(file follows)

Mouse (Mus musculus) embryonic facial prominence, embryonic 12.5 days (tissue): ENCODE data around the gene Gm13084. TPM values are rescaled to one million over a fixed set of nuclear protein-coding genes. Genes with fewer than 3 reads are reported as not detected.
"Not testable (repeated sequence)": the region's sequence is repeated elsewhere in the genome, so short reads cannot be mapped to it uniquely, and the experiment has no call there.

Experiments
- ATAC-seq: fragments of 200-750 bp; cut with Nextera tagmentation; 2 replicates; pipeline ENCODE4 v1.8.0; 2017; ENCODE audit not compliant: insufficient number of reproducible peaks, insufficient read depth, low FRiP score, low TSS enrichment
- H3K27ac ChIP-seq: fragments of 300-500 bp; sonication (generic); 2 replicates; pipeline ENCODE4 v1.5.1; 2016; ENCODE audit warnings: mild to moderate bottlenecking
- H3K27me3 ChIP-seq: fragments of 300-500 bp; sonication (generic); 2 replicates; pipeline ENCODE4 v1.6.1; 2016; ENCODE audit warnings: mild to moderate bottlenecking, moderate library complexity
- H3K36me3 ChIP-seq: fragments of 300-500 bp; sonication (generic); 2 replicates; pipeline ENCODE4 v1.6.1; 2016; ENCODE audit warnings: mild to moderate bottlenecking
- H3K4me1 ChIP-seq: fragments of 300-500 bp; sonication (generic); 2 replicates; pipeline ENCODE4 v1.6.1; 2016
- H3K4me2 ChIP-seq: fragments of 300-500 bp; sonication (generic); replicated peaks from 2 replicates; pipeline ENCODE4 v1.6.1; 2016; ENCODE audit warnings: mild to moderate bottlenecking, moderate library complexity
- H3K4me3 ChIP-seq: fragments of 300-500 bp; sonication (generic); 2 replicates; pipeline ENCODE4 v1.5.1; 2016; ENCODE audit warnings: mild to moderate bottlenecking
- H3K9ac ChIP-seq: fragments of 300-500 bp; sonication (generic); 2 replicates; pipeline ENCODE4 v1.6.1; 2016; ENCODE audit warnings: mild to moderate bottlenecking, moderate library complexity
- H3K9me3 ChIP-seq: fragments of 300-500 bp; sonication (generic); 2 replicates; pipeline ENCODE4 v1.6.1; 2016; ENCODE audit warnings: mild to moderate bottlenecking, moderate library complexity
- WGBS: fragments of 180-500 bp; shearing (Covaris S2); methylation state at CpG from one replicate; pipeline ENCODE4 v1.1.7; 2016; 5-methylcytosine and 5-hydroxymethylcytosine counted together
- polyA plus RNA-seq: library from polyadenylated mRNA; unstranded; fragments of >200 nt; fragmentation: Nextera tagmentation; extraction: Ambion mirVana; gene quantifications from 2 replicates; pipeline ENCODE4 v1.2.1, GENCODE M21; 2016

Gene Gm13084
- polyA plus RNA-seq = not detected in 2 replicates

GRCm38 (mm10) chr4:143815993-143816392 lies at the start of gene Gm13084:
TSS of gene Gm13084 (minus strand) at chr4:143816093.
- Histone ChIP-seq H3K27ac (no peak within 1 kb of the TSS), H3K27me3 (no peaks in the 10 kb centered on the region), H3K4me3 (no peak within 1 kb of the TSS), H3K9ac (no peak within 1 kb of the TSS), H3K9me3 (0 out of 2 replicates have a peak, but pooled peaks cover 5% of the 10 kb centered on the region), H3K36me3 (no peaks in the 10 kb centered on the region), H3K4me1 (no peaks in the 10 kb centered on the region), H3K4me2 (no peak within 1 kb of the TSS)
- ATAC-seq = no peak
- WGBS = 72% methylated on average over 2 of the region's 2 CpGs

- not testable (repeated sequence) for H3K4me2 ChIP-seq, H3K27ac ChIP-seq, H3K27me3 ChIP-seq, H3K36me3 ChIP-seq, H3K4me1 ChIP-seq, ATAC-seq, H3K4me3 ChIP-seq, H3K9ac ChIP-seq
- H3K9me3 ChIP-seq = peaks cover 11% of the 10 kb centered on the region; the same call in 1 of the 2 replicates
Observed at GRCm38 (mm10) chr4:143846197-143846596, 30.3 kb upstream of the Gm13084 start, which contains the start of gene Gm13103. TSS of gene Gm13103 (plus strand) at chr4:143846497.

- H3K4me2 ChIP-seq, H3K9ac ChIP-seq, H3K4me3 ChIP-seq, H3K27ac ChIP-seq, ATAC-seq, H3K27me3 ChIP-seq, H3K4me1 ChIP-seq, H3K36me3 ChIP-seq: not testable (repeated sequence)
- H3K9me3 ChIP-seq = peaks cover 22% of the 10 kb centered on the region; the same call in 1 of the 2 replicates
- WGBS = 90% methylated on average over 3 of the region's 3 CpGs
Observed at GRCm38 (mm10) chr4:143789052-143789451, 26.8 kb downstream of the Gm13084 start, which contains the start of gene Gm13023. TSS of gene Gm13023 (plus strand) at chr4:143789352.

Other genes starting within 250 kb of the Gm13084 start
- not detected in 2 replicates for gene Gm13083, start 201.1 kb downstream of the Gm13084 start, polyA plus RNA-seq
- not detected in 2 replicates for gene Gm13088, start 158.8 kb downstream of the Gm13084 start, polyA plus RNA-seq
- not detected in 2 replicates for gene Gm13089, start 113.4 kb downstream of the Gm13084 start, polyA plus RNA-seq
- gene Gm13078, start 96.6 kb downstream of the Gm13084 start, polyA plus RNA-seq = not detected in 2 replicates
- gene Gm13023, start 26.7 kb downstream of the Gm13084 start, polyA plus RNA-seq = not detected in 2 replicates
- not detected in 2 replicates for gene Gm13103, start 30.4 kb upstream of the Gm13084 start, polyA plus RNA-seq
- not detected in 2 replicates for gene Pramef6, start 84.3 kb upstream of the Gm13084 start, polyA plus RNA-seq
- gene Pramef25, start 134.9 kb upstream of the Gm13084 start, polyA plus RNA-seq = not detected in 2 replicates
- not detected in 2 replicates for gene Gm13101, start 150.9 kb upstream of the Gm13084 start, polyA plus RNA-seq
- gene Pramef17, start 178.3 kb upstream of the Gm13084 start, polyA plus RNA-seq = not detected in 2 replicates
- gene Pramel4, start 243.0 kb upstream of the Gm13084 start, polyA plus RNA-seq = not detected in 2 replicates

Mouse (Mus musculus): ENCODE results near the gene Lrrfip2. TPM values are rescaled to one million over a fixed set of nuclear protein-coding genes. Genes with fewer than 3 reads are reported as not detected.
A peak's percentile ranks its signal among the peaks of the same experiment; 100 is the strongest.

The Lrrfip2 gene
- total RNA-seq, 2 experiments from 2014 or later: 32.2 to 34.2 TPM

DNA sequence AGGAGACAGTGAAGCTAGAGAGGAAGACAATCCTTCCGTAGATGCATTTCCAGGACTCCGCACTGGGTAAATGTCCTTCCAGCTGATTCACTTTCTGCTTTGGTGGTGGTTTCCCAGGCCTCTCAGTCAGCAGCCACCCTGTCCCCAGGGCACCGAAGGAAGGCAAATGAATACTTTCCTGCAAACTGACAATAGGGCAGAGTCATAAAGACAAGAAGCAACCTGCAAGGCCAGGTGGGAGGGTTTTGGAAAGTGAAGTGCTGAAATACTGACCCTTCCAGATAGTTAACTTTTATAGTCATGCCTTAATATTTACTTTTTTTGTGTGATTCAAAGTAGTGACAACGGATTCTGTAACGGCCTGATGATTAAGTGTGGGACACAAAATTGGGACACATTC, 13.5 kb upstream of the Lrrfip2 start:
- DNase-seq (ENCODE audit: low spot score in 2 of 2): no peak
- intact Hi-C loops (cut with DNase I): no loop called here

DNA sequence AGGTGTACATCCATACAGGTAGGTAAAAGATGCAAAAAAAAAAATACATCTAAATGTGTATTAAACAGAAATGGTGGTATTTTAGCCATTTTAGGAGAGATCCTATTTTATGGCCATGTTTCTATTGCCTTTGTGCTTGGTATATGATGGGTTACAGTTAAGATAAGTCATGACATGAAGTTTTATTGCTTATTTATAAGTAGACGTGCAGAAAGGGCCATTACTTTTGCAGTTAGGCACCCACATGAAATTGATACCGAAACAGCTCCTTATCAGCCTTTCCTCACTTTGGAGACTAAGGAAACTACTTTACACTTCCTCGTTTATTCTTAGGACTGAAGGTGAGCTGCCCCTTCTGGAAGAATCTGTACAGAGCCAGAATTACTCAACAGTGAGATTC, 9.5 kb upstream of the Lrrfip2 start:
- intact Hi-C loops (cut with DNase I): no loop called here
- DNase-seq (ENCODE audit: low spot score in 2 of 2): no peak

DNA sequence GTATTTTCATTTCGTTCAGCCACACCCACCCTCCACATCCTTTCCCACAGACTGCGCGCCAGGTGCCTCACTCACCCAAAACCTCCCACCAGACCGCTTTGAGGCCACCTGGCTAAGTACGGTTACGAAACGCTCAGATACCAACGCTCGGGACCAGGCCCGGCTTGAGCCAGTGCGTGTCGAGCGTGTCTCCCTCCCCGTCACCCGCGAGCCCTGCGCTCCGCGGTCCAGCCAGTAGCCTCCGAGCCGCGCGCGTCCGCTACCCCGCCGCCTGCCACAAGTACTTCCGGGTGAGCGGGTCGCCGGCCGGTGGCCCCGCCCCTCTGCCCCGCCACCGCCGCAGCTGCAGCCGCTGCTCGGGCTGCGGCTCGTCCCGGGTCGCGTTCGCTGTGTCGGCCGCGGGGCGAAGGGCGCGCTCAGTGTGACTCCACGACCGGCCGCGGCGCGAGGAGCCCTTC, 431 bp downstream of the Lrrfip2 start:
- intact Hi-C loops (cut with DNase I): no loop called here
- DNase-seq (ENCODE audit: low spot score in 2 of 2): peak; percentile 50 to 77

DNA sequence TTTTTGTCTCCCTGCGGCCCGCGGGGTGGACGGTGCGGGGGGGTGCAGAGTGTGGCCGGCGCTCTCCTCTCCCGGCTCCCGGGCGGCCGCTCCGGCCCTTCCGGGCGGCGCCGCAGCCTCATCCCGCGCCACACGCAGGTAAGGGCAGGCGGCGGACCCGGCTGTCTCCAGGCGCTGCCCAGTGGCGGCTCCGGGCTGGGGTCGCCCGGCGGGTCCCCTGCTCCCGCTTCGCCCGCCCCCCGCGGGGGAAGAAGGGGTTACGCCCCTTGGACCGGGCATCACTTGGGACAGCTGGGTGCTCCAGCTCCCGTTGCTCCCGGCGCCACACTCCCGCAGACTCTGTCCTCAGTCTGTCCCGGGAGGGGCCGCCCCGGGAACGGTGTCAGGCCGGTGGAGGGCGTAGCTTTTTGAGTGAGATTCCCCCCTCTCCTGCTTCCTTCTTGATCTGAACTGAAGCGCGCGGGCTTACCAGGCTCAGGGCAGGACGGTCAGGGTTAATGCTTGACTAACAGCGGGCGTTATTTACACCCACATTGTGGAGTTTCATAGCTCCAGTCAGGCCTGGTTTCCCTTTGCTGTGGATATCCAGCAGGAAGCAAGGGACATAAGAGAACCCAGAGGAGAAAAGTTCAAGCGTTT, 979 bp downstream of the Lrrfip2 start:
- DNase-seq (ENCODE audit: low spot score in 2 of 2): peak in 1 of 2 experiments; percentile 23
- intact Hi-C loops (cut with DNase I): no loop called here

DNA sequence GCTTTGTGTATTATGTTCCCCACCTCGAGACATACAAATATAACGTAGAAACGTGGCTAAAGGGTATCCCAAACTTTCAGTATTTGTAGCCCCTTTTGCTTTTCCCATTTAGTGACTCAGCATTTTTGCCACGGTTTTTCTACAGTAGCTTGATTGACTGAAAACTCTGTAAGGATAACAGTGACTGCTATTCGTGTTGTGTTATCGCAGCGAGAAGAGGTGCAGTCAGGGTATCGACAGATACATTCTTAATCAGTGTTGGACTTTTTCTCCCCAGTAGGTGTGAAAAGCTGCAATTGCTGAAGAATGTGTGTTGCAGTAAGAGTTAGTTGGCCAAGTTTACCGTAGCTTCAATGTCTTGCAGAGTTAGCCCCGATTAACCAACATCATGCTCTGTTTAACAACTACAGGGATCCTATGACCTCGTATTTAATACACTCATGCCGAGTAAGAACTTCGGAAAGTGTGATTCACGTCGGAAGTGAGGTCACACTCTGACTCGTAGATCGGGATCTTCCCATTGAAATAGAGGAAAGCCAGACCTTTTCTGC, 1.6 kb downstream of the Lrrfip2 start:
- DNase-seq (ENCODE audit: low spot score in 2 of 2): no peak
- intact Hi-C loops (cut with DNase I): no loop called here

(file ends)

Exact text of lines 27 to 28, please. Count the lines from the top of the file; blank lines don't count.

- WGBS = 90% methylated on average over 3 of the region's 3 CpGs
Observed at GRCm38 (mm10) chr4:143789052-143789451, 26.8 kb downstream of the Gm13084 start, which contains the start of gene Gm13023. TSS of gene Gm13023 (plus strand) at chr4:143789352.